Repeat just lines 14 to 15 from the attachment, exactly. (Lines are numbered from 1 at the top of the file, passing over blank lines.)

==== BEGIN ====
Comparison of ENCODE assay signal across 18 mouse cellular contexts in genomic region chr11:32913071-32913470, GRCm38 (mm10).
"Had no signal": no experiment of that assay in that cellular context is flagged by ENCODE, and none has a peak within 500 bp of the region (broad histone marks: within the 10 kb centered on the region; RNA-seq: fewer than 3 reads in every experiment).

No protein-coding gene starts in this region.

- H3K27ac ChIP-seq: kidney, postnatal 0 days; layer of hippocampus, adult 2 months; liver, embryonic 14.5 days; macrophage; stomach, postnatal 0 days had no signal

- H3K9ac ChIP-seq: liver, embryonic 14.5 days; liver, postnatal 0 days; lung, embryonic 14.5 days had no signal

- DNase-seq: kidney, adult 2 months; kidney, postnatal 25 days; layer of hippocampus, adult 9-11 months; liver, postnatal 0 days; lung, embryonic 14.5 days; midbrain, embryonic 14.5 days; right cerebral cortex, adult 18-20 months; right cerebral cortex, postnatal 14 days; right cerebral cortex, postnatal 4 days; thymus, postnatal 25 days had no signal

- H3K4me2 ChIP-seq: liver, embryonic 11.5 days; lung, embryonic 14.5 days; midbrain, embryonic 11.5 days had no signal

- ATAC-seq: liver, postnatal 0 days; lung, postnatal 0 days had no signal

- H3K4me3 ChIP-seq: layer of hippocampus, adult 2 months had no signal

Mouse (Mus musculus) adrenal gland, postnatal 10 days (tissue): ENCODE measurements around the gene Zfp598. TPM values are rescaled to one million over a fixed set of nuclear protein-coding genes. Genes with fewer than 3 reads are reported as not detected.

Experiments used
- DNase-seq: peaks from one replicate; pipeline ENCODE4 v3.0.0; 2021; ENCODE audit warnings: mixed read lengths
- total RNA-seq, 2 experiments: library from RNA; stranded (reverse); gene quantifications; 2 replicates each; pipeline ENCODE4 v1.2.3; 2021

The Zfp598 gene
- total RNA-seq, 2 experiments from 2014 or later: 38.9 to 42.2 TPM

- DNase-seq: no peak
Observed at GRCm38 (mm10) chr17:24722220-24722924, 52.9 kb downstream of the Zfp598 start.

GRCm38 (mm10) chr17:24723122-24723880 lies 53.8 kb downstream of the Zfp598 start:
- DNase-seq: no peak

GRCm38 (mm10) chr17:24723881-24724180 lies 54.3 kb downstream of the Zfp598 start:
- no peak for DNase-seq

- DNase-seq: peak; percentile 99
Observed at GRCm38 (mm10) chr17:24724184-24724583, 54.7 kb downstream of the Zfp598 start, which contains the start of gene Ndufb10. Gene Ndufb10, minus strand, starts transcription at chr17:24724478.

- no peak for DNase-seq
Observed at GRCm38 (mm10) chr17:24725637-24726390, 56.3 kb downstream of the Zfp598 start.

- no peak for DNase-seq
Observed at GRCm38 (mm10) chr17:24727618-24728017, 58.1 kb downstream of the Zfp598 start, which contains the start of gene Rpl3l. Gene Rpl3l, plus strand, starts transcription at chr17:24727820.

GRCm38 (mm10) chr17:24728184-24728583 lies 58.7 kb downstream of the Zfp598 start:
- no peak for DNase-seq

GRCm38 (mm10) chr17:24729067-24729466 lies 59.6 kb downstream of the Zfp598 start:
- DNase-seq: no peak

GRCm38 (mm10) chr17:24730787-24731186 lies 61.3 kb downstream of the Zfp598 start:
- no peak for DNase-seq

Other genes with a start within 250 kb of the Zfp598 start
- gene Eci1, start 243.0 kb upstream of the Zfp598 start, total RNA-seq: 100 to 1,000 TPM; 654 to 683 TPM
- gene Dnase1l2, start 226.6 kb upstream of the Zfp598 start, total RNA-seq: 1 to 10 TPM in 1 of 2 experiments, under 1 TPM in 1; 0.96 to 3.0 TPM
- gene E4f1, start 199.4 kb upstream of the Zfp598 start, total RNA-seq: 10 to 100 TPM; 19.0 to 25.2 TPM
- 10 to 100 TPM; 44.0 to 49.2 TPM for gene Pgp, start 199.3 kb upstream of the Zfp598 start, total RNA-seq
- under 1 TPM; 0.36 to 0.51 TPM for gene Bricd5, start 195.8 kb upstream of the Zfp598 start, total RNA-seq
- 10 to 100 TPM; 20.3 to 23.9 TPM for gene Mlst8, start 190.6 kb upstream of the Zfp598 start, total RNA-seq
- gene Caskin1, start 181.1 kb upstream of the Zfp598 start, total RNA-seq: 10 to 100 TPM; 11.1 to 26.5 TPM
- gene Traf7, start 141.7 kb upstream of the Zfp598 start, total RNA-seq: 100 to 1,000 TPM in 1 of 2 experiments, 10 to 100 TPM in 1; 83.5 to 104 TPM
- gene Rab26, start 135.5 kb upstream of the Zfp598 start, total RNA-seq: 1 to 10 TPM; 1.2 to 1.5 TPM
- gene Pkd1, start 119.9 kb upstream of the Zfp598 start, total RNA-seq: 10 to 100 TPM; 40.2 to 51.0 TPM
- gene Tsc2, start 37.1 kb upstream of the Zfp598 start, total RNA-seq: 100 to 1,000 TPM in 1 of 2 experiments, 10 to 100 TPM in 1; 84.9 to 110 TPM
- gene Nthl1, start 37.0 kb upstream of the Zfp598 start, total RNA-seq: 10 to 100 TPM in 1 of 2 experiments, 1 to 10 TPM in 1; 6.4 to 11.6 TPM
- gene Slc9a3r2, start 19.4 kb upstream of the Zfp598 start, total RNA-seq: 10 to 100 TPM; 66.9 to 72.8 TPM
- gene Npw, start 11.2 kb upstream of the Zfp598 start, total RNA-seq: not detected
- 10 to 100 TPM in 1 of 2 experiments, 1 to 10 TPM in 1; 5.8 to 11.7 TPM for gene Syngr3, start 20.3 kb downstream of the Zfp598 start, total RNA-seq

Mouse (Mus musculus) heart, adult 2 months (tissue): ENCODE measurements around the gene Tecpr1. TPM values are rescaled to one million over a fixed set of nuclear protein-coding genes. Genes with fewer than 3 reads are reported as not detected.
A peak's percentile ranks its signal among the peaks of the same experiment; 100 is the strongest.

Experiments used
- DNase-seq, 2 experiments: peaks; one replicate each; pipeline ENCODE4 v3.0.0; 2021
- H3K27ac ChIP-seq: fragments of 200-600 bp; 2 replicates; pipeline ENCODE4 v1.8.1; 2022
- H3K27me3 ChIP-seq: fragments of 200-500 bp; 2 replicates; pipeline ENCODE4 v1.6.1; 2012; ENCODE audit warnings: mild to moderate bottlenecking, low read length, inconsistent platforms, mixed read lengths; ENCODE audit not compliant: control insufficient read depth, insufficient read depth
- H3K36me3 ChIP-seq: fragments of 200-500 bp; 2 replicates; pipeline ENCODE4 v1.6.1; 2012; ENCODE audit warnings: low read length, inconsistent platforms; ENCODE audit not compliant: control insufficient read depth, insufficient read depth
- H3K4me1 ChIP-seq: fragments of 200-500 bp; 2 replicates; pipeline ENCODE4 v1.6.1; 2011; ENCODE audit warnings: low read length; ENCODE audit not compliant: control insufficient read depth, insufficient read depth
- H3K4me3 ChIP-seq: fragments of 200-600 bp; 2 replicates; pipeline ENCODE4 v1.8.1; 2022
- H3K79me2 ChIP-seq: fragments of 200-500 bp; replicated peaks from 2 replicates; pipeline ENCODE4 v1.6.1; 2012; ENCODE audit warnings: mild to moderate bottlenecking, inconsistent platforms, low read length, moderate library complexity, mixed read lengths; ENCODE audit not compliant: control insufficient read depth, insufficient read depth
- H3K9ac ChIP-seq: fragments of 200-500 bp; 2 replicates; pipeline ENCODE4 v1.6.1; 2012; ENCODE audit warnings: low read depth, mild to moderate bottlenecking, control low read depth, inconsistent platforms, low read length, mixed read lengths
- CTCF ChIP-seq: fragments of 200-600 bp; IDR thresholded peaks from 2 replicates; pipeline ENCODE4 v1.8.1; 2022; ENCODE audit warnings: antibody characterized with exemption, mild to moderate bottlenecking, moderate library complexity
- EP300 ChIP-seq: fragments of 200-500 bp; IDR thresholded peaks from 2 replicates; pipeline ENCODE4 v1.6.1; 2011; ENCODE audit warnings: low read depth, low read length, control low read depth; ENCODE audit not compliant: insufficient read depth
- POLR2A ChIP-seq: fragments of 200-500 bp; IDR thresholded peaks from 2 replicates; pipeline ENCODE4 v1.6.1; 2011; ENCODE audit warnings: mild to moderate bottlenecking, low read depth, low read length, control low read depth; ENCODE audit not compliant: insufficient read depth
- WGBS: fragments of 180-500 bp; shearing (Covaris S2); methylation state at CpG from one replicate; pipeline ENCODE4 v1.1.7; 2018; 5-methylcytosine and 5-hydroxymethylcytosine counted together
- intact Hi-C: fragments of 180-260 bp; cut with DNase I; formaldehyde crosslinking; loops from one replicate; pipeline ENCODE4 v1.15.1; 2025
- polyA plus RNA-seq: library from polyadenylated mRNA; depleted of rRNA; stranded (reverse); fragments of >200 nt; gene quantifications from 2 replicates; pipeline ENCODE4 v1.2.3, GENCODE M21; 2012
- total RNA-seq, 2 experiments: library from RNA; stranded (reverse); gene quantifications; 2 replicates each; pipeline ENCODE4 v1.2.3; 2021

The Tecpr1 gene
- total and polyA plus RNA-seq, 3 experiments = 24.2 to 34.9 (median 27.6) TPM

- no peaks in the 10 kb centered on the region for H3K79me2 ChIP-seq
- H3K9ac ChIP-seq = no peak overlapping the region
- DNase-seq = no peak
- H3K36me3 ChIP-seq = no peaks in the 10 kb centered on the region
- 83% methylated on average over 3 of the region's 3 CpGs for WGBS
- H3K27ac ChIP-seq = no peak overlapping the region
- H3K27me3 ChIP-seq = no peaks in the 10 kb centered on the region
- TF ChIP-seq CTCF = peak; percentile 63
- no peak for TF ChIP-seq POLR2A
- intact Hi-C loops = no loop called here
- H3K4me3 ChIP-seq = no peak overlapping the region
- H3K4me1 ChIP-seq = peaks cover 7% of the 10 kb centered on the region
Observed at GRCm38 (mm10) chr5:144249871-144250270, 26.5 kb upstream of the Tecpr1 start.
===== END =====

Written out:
The Zfp598 gene
- total RNA-seq, 2 experiments from 2014 or later: 38.9 to 42.2 TPM